In Matthew 3:14, John the Baptist tries to beg off of baptizing Jesus, saying “I need to be baptized by you, and do you come to me?” But Jesus is adamant and so the one who is without sin receives the baptism of repentance, just as he will later receive the punishment of a criminal. When he does this he is doing what the chief priests and elders of the people will not do; he is renouncing any distinction between himself and the harlots and tax collectors who also came to be baptized. Jesus begins and ends his public career with acts of humility because his authority does not depend on whether people approve of him, but it is the authority that comes from within, from doing God’s will. This is the way that he showed his disciples to live, and the great saints are those, like St. Francis, who understood that it is not enough to pay lip-service to this way. True freedom, true happiness, true purpose and authority come from putting it into practice.
There is a temptation for us to put this way of life up on a pedestal and say that it’s all very well for them, but I’m just an ordinary, sinful, person. But that would be to reject Christ’s most precious gift, the gift of his own humility. He became like us in every way so that we could know that God goes to work through ordinary people like us, if we are willing to work with God. Christ’s revolution of love, the real transformation of the world, happens from the inside out, so it really doesn’t depend on external circumstances. It is grounded in God’s compassion and gracious favor towards all creation, so it can’t be thwarted by human failings or human judgment.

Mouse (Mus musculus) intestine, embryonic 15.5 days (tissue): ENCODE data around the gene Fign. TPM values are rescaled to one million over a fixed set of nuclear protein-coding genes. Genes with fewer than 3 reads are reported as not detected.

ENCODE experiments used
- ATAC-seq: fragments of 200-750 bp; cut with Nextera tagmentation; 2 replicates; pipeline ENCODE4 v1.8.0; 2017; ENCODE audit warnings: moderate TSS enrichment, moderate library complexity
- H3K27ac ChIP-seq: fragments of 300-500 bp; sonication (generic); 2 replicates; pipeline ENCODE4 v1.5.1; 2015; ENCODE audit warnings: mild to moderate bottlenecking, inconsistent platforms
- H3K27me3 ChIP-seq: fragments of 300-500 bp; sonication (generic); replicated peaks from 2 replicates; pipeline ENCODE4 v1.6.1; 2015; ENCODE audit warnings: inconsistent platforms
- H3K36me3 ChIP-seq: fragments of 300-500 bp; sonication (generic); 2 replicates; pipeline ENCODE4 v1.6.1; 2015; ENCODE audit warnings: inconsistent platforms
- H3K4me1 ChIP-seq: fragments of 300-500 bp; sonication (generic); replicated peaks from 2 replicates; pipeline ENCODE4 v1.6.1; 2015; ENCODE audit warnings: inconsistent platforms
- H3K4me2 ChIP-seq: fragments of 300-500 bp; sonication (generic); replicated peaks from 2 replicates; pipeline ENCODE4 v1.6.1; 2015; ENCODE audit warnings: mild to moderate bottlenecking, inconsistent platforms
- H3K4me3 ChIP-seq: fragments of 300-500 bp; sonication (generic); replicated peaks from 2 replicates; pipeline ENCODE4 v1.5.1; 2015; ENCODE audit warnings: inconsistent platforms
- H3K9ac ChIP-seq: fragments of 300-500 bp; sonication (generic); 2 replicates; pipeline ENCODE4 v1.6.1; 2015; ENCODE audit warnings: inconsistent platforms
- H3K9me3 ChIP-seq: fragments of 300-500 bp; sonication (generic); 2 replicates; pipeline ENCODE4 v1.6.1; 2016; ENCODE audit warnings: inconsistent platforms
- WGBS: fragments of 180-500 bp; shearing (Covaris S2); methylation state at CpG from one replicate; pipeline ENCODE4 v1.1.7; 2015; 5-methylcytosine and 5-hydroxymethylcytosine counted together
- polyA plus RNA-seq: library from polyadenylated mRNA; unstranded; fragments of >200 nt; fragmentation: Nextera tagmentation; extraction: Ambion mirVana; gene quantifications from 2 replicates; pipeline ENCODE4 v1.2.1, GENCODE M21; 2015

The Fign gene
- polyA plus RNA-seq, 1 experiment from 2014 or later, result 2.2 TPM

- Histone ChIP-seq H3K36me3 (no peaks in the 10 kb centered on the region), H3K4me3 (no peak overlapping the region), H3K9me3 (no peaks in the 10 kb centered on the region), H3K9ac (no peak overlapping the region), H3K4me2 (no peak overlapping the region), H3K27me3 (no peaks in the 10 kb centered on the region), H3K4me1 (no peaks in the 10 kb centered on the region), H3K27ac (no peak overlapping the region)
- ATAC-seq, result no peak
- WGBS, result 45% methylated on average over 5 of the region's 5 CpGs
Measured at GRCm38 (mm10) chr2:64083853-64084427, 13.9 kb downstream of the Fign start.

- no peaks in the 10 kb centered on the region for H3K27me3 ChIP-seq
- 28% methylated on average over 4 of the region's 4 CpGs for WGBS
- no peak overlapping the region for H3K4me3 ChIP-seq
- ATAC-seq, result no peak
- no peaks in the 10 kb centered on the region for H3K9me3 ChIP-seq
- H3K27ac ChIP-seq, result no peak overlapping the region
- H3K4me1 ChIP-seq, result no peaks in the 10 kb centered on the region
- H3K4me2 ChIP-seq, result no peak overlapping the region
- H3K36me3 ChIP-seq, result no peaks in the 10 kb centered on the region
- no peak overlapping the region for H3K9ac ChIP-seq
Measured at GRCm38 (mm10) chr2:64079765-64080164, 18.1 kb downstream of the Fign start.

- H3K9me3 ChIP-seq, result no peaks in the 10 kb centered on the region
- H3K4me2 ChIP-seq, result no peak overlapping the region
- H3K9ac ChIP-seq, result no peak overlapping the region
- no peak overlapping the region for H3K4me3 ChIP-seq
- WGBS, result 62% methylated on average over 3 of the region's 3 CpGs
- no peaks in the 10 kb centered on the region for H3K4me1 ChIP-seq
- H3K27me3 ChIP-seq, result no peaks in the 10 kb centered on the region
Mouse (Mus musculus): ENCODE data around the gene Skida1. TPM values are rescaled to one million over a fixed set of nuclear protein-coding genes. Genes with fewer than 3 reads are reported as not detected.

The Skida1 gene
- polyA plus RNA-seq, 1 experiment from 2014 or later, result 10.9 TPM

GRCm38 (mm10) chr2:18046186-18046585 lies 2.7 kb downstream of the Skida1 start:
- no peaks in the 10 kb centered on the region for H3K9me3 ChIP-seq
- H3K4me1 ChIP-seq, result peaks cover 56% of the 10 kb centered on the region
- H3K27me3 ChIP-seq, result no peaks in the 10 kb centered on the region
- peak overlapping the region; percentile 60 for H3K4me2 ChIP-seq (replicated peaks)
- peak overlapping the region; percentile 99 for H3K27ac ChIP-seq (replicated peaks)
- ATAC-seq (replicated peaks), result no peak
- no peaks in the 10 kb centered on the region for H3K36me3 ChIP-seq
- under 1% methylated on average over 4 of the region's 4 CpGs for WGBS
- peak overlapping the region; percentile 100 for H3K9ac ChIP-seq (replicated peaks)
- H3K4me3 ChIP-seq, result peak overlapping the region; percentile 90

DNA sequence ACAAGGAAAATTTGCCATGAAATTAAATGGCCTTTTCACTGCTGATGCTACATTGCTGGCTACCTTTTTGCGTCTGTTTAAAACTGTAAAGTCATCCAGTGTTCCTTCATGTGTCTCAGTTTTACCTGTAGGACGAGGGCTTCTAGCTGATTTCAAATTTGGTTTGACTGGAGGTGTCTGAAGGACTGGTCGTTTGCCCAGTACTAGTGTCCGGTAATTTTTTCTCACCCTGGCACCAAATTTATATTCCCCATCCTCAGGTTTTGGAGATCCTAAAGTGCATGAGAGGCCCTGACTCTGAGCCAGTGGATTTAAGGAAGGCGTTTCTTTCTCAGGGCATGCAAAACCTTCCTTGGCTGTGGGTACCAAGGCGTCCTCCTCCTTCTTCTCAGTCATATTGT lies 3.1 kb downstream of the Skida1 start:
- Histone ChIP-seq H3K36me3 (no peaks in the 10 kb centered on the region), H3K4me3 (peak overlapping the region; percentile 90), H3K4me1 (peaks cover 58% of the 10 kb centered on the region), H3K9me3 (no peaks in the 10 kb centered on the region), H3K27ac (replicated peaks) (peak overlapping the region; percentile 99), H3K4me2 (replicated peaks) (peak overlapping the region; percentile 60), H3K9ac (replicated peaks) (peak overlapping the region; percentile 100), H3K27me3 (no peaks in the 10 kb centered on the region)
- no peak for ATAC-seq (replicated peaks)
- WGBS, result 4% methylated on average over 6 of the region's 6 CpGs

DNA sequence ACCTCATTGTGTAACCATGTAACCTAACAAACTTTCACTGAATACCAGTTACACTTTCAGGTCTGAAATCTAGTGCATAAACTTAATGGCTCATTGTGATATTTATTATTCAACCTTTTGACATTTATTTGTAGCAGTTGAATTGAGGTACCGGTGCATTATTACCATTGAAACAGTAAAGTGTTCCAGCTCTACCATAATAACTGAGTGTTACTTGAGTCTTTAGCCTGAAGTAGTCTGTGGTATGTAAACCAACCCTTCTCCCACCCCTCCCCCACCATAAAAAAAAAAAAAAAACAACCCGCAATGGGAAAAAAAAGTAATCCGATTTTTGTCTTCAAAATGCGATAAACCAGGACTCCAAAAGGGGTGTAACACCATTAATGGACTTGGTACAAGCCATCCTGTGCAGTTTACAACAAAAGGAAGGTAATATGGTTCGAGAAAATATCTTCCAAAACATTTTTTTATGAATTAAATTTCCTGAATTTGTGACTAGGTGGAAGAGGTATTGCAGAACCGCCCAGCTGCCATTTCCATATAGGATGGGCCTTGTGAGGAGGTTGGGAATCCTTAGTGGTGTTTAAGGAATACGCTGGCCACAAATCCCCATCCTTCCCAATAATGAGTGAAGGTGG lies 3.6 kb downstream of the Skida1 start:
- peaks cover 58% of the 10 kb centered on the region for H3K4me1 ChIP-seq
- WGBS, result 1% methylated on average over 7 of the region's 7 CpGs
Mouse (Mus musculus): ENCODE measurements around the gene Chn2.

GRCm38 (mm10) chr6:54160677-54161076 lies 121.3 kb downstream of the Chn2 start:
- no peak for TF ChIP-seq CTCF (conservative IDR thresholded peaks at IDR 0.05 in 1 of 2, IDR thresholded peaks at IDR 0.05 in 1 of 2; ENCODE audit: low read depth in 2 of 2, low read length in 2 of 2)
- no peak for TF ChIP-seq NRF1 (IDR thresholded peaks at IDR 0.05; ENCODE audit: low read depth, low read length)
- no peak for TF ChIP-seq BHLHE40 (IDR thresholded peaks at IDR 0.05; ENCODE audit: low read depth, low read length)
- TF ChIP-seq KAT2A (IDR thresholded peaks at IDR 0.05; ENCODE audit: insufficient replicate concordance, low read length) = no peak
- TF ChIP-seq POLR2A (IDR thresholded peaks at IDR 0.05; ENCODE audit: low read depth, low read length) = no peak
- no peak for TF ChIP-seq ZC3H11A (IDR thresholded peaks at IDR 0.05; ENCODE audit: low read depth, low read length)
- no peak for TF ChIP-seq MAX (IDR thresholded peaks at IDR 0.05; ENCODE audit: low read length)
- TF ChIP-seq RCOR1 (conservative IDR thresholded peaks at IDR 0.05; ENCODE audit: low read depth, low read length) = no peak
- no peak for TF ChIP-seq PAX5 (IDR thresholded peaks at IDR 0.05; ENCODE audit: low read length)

But it does depend on our decision, a decision we have to make for ourselves, a decision we have to make every day, which is the decision to give God the authority in our lives. It means getting up every morning and deciding to be about God’s business that day, to do God’s work, whatever our mood, whatever our circumstances, whether we feel like it or not. We may not even know what God’s will for us is that day, but if we are ready and willing to do it, we’ll find out. We may not know if we’re the right ones for the job, or if what we’re doing is really having an effect, but if it is God’s will, and we are willing, God is able to use what we give to get it done.